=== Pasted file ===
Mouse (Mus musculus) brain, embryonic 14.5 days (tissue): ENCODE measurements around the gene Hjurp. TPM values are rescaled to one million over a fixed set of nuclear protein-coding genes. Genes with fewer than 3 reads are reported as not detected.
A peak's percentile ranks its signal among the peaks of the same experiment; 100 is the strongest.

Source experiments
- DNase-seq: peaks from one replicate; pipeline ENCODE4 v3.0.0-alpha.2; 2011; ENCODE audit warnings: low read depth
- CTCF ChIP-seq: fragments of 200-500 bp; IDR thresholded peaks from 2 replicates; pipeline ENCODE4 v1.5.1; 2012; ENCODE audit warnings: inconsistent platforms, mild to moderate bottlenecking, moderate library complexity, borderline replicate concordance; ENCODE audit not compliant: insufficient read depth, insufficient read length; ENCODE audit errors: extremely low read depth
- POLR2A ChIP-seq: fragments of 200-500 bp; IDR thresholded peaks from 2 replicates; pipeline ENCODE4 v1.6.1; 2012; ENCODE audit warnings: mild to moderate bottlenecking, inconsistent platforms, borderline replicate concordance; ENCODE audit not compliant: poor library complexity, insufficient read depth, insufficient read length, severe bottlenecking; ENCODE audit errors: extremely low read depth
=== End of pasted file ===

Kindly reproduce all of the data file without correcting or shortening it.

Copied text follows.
Mouse (Mus musculus) brain, embryonic 14.5 days (tissue): ENCODE measurements around the gene Hjurp. TPM values are rescaled to one million over a fixed set of nuclear protein-coding genes. Genes with fewer than 3 reads are reported as not detected.
A peak's percentile ranks its signal among the peaks of the same experiment; 100 is the strongest.

Source experiments
- DNase-seq: peaks from one replicate; pipeline ENCODE4 v3.0.0-alpha.2; 2011; ENCODE audit warnings: low read depth
- CTCF ChIP-seq: fragments of 200-500 bp; IDR thresholded peaks from 2 replicates; pipeline ENCODE4 v1.5.1; 2012; ENCODE audit warnings: inconsistent platforms, mild to moderate bottlenecking, moderate library complexity, borderline replicate concordance; ENCODE audit not compliant: insufficient read depth, insufficient read length; ENCODE audit errors: extremely low read depth
- POLR2A ChIP-seq: fragments of 200-500 bp; IDR thresholded peaks from 2 replicates; pipeline ENCODE4 v1.6.1; 2012; ENCODE audit warnings: mild to moderate bottlenecking, inconsistent platforms, borderline replicate concordance; ENCODE audit not compliant: poor library complexity, insufficient read depth, insufficient read length, severe bottlenecking; ENCODE audit errors: extremely low read depth